Researchers may have found a new druggable target in patients with acute myeloid leukemia (AML), thanks to a CRISPR screening tool.
According to a study published in Molecular Cell, researchers identified the ZMYND8 gene as a possible therapeutic target for patients with AML. The study’s lead author, Junwei Shu, stated that “cancer cells in patients with AML rely heavily on ZMYND8, and thanks to a sophisticated CRISPR-based screening approach, we pinpointed the exact 'druggable pocket' to target.” Specifically, researchers found that ZMYND8, though not a mutated gene, was a necessary component of helping cancer cells stay alive through regulation of gene expression.
CRISPR is well known as a tool that has had many uses in the past, though most notably, it has been used to locate specific parts of a DNA sequence and edit or replace them for therapeutic benefit. Researchers in this study used CRISPR to actually map and then disrupt protein function in cancer cells, allowing them to catalogue proteins and modify how these proteins were used. The research team specifically focused on disrupting the epigenetic reader function of the ZMYND8 gene. When tested in mice, researchers were able to produce smaller tumors, suggesting the potential of both the CRISPR tool to screen for future therapeutic targets and the therapeutic potential of ZMYND8 in AML patients. CRISPR also helped identify biomarkers that could help predict if a cancer cell would be responsive to a drug designed to inhibit ZMYND8 activity, which may lead to more specific, effective treatments in the future.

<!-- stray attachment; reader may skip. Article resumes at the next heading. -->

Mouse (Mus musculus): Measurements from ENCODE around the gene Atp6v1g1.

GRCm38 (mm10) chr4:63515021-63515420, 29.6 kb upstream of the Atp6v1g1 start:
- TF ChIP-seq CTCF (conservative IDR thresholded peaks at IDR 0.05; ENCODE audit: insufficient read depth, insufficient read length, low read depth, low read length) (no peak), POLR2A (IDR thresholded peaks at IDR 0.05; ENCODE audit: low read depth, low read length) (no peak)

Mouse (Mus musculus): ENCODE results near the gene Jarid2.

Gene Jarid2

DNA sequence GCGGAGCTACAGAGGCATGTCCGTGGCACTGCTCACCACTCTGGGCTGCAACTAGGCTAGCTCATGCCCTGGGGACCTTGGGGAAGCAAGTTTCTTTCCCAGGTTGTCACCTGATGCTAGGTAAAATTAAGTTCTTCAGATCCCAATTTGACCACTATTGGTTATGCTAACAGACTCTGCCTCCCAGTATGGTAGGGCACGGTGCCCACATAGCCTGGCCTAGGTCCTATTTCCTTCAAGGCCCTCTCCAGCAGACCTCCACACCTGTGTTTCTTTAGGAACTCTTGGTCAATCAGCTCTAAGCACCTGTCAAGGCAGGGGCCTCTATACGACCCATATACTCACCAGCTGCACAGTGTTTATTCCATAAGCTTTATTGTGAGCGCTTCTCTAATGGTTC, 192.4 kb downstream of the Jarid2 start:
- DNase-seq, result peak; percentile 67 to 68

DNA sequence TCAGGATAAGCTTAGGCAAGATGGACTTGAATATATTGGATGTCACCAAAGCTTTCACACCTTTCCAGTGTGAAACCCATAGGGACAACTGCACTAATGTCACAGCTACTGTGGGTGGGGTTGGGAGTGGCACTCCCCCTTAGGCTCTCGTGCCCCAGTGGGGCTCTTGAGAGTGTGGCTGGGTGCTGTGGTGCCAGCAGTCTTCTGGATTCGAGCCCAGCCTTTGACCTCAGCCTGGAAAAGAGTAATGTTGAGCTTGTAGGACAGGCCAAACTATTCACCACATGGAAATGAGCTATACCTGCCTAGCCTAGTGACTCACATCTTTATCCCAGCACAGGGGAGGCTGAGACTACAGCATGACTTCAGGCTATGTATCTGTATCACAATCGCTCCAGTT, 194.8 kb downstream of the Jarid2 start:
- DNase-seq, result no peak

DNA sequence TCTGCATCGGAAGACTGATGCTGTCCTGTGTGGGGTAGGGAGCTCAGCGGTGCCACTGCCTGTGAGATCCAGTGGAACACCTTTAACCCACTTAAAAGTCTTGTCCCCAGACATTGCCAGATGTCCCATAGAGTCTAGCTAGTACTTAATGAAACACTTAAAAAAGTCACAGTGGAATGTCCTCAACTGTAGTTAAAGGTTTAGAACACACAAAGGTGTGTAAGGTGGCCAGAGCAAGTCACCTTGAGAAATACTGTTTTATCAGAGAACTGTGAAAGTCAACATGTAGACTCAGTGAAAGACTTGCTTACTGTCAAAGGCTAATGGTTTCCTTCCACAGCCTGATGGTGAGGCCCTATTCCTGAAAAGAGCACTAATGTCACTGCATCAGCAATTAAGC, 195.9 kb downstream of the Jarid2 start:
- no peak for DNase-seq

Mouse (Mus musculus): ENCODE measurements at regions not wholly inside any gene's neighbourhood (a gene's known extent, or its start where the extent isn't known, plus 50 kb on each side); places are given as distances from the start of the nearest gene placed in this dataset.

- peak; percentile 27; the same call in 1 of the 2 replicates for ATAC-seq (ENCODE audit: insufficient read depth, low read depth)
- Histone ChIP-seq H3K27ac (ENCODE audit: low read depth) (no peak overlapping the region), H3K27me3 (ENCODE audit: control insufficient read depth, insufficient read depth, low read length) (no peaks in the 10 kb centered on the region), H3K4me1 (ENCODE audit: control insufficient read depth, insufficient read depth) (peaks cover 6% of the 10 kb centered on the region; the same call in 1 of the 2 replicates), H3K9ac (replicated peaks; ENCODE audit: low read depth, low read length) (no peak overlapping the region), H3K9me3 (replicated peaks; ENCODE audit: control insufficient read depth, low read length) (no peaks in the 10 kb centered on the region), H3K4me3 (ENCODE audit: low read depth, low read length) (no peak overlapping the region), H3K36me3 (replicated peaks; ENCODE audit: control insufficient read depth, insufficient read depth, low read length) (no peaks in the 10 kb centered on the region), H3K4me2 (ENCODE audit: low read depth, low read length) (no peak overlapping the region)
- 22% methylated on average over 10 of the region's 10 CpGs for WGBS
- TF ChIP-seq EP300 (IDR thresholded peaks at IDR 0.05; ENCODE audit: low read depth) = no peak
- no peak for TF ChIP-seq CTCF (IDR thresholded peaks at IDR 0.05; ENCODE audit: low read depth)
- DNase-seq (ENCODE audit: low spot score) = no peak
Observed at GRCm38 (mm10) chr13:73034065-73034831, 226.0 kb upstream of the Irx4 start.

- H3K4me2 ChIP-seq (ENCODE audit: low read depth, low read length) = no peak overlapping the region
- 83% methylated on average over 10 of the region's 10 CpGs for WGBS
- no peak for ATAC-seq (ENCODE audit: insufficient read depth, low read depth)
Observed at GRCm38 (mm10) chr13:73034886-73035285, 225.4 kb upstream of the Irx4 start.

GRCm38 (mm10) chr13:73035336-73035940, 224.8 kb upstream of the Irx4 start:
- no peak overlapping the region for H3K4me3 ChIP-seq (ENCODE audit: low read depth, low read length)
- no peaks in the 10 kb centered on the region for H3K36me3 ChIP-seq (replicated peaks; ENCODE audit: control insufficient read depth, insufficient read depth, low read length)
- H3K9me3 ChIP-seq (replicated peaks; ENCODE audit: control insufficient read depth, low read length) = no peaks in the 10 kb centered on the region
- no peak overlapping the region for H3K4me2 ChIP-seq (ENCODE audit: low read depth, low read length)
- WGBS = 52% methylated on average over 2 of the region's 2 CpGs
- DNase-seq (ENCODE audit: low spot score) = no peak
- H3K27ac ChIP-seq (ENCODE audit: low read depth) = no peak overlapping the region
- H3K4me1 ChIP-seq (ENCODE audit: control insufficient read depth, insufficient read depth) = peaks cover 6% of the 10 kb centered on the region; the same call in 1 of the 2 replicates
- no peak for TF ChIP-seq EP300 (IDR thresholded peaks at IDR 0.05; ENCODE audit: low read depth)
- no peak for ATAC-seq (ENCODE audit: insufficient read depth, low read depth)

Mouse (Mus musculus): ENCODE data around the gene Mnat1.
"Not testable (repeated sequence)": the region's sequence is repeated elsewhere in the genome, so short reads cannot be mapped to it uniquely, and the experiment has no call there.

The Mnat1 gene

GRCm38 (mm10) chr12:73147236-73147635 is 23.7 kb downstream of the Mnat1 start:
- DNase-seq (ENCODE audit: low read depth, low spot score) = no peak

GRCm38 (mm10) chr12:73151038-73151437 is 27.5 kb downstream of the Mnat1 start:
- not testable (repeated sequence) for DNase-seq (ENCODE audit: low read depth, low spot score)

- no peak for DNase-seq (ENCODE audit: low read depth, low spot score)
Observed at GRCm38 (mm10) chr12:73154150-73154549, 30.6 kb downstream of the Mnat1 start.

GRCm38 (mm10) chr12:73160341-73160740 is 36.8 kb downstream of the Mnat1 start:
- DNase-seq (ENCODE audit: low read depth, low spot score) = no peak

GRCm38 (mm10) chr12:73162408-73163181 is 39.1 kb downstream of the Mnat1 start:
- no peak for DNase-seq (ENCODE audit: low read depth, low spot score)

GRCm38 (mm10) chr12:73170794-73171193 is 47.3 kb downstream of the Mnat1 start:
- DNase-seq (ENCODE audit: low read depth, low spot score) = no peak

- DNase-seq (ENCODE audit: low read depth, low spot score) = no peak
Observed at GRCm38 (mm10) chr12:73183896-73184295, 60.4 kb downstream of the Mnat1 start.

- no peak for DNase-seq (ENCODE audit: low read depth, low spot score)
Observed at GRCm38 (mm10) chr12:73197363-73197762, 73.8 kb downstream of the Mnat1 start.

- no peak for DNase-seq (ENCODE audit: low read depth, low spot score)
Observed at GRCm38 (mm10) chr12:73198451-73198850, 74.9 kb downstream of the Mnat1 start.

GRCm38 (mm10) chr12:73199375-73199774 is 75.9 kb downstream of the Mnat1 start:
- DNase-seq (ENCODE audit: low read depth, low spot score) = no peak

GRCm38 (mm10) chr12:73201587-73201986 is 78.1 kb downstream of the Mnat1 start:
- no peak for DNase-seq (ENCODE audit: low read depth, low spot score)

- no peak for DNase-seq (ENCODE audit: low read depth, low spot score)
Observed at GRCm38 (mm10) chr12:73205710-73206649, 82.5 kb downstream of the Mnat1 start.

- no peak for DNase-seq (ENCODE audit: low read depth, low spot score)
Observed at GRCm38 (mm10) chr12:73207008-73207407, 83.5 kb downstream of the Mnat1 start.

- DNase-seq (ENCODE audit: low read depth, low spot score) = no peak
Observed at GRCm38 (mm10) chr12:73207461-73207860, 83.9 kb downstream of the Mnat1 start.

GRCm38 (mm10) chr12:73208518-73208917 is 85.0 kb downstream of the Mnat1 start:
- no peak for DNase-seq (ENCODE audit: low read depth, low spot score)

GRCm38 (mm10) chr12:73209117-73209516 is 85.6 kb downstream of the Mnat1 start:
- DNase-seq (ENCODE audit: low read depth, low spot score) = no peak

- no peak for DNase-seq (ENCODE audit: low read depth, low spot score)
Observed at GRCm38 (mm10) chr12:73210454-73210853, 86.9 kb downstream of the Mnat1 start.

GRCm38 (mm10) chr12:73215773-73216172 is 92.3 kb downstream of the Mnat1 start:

This use of CRISPR offers a way of developing targeted therapy, or therapy designed for specific enzymatic and genetic targets. While this approach is not new, CRISPR appeared to locate previously unknown targets underlying cancers such as AML. This could allow for wider discovery of druggable targets in cancer cells. And while AML only affects about .5% of adult men and women, the National Cancer Institute notes that the rate of new cases has been rising over the years, highlighting a need for new therapeutic options. CRISPR may be one such tool in the search for new cancer treatments.